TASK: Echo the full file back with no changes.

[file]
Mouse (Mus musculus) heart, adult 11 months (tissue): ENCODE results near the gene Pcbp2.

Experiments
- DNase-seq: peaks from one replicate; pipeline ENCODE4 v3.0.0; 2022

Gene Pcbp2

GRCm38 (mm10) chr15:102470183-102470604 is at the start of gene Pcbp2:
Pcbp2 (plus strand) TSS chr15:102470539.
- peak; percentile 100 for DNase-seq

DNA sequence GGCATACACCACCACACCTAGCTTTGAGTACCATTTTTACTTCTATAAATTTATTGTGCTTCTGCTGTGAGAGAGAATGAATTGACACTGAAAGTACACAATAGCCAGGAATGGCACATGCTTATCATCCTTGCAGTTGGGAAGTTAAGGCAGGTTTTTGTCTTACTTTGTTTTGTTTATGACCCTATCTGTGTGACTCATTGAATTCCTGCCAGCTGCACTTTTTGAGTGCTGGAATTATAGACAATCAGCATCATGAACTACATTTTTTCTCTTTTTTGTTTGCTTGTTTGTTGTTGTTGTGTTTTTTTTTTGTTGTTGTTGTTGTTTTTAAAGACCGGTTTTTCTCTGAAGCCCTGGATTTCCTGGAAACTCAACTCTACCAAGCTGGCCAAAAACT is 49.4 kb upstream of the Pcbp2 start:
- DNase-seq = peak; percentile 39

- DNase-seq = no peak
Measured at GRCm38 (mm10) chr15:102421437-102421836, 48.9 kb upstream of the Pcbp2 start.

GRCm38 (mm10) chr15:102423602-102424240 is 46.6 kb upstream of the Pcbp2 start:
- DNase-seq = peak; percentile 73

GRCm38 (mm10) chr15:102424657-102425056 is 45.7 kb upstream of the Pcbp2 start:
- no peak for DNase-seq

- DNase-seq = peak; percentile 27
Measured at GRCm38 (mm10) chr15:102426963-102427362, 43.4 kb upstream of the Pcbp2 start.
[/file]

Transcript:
Mouse (Mus musculus) heart, adult 11 months (tissue): ENCODE results near the gene Pcbp2.

Experiments
- DNase-seq: peaks from one replicate; pipeline ENCODE4 v3.0.0; 2022

Gene Pcbp2

GRCm38 (mm10) chr15:102470183-102470604 is at the start of gene Pcbp2:
Pcbp2 (plus strand) TSS chr15:102470539.
- peak; percentile 100 for DNase-seq

DNA sequence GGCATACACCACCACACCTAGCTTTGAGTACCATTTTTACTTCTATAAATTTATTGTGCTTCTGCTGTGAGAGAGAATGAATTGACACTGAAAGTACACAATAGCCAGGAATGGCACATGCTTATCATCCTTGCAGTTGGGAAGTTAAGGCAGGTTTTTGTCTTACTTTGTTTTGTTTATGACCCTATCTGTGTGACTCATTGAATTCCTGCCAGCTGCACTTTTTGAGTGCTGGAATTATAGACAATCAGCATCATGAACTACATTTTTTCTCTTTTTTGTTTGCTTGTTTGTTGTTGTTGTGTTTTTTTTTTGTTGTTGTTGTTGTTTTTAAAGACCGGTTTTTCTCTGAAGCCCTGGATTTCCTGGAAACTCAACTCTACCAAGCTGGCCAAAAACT is 49.4 kb upstream of the Pcbp2 start:
- DNase-seq = peak; percentile 39

- DNase-seq = no peak
Measured at GRCm38 (mm10) chr15:102421437-102421836, 48.9 kb upstream of the Pcbp2 start.

GRCm38 (mm10) chr15:102423602-102424240 is 46.6 kb upstream of the Pcbp2 start:
- DNase-seq = peak; percentile 73

GRCm38 (mm10) chr15:102424657-102425056 is 45.7 kb upstream of the Pcbp2 start:
- no peak for DNase-seq

- DNase-seq = peak; percentile 27
Measured at GRCm38 (mm10) chr15:102426963-102427362, 43.4 kb upstream of the Pcbp2 start.